The terrifying brand of The Handmaids Tale
Tom Dougherty, CEO – Stealing Share
1 May 2017
Handmaids Tale taps into the greatest of all emotional triggers
Talk about great timing. The Handmaids Tale, currently streaming on Hulu, presents many viewers’ worst nightmare considering today’s political climate. And does it in terrifying fashion.
The first three episodes are available now, with Hulu trotting out a new episode each Wednesday. Spacing the episodes out is a sign of mercy. There’s no way you’d want to binge watch this because your heart and soul couldn’t take it.
“But The Handmaids Tale is more acute in its understanding of personal fear. A powerlessness that takes it beyond simple liberal hysteria.”
The Handmaids Tale stars Elisabeth Moss of Mad Men fame as a handmaid in some distant future where religious and military zealots are running the country, executing everyone from a gay woman to a Jew because they are “an abomination.” Handmaids are servants for the rich who simply use them as “a womb on two legs” to give birth during a time when most women are barren.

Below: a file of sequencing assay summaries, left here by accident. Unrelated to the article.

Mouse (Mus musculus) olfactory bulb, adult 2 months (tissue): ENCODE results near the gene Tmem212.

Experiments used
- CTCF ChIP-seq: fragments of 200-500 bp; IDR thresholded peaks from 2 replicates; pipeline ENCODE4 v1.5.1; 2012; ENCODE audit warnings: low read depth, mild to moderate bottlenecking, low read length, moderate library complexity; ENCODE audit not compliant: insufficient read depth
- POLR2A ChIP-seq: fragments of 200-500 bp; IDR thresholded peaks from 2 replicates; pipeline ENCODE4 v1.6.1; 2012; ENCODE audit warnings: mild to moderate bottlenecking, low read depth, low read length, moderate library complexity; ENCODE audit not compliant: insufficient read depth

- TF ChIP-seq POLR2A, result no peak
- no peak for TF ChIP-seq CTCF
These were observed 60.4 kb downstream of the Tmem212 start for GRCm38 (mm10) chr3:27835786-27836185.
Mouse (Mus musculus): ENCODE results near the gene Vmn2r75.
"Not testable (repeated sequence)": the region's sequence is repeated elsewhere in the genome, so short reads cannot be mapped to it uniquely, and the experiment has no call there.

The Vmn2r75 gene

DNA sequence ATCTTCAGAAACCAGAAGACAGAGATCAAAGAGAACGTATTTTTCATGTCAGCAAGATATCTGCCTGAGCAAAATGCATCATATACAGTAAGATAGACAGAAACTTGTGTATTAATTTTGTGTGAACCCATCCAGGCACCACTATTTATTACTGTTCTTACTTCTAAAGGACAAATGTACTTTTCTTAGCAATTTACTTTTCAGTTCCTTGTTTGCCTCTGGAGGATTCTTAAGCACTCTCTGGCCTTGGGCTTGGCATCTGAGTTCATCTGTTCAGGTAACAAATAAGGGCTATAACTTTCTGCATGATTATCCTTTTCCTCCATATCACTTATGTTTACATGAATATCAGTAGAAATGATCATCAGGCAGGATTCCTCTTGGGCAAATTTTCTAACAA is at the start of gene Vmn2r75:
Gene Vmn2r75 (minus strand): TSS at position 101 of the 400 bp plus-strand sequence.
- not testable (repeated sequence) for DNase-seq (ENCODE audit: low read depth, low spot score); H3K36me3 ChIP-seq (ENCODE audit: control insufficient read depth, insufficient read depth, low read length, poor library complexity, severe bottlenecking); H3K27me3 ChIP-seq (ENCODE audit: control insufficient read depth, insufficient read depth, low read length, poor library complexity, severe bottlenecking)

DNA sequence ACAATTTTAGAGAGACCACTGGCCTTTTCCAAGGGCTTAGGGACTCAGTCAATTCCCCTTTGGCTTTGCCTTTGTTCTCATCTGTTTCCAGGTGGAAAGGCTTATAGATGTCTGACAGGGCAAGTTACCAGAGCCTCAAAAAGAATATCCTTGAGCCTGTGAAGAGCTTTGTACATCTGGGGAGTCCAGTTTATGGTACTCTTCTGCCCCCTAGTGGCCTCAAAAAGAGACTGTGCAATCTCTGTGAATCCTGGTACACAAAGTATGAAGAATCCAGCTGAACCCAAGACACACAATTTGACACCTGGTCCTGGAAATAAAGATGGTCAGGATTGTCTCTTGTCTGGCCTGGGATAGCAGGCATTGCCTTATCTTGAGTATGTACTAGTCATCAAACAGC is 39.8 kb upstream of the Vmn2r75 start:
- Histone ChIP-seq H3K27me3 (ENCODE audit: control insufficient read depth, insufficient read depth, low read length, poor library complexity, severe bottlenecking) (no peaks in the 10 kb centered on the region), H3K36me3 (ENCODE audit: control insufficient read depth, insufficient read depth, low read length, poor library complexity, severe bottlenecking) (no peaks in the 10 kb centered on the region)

Based on Margaret Atwood’s 1985 novel, The Handmaids Tale feels timelier now than it did 30 years ago. The execution of the series is astonishing, swathed in colors so rich (especially red) to make the atmosphere oppressive and frightening. This is no feel-good production.
The emotional trigger of The Handmaids Tale
As brand strategist, The Handmaids Tale fascinates me because it conjures up fears many of us have after Donald Trump’s election. While this is an extreme result of that fear, the series taps into the strongest of all emotional triggers: Fear.
Persuasive and preferred brands align themselves with an emotional trigger. That trigger can be about trashing the nonsense and just doing it (Nike). Or it can be a reflection of your belief that you are different (Apple’s Think Different.)
The Handmaids Tale accomplishes something I’m not sure I’ve ever seen before. Aligning with a fear throbbing today. Some might equate it to the nuclear holocaust TV movie The Day After, which premiered in 1983 during the last stage of the Cold War. That certainly tapped into a fear.
But The Handmaids Tale is more acute in its understanding of personal fear. A powerlessness that takes it beyond simple liberal hysteria. Its acting is better than the soulless performances of The Day After. The storytelling is brilliantly paced. And its depictions of horror deliver the power of the silent era.
The fourth episode arrives Wednesday. I’ll be watching. And terrified to start it.
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